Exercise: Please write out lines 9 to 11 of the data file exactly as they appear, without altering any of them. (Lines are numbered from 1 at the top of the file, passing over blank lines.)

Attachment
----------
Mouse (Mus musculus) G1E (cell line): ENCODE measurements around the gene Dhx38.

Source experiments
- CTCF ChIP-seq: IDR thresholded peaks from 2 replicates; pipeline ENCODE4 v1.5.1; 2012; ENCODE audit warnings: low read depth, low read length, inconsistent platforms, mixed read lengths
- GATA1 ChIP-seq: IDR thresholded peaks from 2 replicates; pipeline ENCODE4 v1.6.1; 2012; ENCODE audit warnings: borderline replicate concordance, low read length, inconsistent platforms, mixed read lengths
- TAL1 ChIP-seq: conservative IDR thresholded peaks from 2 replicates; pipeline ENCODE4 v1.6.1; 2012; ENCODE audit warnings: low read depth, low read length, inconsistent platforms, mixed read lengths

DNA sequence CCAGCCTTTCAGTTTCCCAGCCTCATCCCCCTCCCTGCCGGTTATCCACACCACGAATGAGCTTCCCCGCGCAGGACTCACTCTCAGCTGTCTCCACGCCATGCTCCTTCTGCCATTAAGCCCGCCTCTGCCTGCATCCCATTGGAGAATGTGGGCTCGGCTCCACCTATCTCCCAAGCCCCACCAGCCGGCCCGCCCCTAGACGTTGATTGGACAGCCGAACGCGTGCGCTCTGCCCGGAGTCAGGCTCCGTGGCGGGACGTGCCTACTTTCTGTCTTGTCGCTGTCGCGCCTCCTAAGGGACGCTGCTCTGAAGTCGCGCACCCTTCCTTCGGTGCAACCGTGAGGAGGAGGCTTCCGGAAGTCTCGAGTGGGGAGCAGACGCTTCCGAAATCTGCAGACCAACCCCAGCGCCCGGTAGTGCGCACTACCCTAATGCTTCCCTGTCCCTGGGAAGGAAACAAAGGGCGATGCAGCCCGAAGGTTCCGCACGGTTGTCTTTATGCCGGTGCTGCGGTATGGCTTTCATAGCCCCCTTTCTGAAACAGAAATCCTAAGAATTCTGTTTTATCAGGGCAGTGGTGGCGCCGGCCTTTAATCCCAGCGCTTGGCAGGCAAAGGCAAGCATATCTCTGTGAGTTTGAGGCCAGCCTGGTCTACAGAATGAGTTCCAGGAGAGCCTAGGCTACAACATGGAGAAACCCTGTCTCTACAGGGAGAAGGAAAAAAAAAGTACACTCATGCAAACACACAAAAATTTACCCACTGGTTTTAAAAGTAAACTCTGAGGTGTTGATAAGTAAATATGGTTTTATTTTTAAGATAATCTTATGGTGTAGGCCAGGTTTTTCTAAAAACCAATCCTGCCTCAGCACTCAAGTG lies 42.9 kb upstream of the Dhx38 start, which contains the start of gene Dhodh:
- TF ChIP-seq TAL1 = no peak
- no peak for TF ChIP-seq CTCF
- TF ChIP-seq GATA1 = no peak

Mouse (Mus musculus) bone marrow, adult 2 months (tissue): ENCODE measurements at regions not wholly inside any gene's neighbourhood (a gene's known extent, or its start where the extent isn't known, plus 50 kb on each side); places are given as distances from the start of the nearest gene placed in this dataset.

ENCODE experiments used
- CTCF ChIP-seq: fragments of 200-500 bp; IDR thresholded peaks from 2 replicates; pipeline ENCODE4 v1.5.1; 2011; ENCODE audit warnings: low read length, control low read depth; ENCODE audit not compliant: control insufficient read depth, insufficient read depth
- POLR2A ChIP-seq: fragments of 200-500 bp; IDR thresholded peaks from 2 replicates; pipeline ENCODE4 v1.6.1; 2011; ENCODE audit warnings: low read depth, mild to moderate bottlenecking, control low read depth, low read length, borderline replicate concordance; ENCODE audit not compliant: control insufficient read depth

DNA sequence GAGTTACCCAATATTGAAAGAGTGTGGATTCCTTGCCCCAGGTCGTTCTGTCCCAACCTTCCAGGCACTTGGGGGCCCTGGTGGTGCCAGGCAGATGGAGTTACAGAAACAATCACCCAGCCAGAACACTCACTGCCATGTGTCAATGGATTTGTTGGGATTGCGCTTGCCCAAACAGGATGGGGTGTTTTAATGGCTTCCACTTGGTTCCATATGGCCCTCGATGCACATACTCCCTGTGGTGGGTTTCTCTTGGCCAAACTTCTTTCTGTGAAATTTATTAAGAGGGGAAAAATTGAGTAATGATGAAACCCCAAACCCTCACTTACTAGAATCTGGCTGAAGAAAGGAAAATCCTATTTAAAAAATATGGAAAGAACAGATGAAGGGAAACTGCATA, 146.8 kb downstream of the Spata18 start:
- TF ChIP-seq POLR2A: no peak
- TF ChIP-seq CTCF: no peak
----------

- TF ChIP-seq GATA1 = no peak

Mouse (Mus musculus) bone marrow, adult 2 months (tissue): ENCODE measurements at regions not wholly inside any gene's neighbourhood (a gene's known extent, or its start where the extent isn't known, plus 50 kb on each side); places are given as distances from the start of the nearest gene placed in this dataset.

ENCODE experiments used